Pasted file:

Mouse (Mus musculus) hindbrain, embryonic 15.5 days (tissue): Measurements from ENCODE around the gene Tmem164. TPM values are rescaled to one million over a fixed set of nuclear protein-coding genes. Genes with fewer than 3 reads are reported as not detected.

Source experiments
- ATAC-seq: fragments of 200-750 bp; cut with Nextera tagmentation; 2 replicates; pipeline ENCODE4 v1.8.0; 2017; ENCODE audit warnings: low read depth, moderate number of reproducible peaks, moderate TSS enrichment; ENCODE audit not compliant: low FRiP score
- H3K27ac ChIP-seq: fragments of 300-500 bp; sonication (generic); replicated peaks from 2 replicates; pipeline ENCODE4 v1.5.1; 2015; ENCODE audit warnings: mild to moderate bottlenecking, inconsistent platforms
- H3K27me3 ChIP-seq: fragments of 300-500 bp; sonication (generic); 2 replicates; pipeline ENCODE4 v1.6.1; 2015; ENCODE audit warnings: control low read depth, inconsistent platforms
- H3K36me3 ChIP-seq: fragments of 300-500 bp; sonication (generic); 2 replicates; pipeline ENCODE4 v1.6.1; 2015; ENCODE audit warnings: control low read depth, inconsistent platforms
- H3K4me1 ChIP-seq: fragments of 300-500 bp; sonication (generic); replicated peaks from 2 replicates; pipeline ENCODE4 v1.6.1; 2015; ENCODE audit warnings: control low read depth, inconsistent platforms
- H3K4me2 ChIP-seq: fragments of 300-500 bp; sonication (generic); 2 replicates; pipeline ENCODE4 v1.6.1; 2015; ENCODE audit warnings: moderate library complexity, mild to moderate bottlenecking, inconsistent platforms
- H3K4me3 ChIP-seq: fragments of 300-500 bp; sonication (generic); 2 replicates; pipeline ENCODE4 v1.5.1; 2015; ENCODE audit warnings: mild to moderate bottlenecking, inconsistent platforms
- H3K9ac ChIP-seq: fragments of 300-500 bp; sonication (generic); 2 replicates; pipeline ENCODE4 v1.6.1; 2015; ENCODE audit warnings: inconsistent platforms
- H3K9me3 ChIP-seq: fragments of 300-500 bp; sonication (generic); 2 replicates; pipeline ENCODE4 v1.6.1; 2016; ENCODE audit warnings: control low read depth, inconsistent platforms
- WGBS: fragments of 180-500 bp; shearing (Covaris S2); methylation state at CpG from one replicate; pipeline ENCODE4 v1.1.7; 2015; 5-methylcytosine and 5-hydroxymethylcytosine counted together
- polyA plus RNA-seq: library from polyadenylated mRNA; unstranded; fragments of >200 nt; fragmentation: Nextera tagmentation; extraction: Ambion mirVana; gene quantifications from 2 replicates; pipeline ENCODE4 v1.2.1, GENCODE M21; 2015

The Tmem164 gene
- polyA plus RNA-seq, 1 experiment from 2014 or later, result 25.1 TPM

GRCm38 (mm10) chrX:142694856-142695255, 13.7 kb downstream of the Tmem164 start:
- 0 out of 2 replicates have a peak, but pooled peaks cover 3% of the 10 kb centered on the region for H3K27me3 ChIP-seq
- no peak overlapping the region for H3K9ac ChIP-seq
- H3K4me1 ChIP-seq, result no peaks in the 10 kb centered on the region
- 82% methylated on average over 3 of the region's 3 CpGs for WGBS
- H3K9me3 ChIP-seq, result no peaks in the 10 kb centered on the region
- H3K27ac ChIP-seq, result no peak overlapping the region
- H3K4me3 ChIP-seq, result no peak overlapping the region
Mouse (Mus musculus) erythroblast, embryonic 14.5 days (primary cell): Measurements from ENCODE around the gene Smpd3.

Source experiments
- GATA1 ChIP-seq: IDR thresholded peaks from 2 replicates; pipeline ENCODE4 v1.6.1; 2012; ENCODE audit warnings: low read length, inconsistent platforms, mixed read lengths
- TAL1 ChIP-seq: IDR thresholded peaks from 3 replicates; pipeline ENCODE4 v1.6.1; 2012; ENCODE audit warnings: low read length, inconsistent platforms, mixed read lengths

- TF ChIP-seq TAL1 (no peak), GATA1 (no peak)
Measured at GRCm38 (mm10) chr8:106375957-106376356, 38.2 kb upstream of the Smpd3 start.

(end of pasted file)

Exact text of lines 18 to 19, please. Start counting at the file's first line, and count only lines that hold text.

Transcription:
- no peak overlapping the region for H3K9ac ChIP-seq
- H3K4me1 ChIP-seq, result no peaks in the 10 kb centered on the region